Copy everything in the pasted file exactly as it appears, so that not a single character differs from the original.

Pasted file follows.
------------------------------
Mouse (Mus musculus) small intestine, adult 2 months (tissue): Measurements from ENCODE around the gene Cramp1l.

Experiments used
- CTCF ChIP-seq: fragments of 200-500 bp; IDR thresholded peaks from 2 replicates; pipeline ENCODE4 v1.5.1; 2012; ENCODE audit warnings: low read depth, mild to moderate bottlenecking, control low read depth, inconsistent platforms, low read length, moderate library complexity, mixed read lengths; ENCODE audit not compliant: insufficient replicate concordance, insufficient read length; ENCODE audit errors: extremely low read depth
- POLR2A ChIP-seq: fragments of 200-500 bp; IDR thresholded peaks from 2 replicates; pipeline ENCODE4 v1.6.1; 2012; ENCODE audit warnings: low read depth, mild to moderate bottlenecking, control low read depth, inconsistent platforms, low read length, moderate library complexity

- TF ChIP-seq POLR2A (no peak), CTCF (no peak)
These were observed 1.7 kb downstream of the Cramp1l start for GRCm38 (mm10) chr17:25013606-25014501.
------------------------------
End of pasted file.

Mouse (Mus musculus) small intestine, adult 2 months (tissue): Measurements from ENCODE around the gene Cramp1l.

Experiments used
- CTCF ChIP-seq: fragments of 200-500 bp; IDR thresholded peaks from 2 replicates; pipeline ENCODE4 v1.5.1; 2012; ENCODE audit warnings: low read depth, mild to moderate bottlenecking, control low read depth, inconsistent platforms, low read length, moderate library complexity, mixed read lengths; ENCODE audit not compliant: insufficient replicate concordance, insufficient read length; ENCODE audit errors: extremely low read depth
- POLR2A ChIP-seq: fragments of 200-500 bp; IDR thresholded peaks from 2 replicates; pipeline ENCODE4 v1.6.1; 2012; ENCODE audit warnings: low read depth, mild to moderate bottlenecking, control low read depth, inconsistent platforms, low read length, moderate library complexity

- TF ChIP-seq POLR2A (no peak), CTCF (no peak)
These were observed 1.7 kb downstream of the Cramp1l start for GRCm38 (mm10) chr17:25013606-25014501.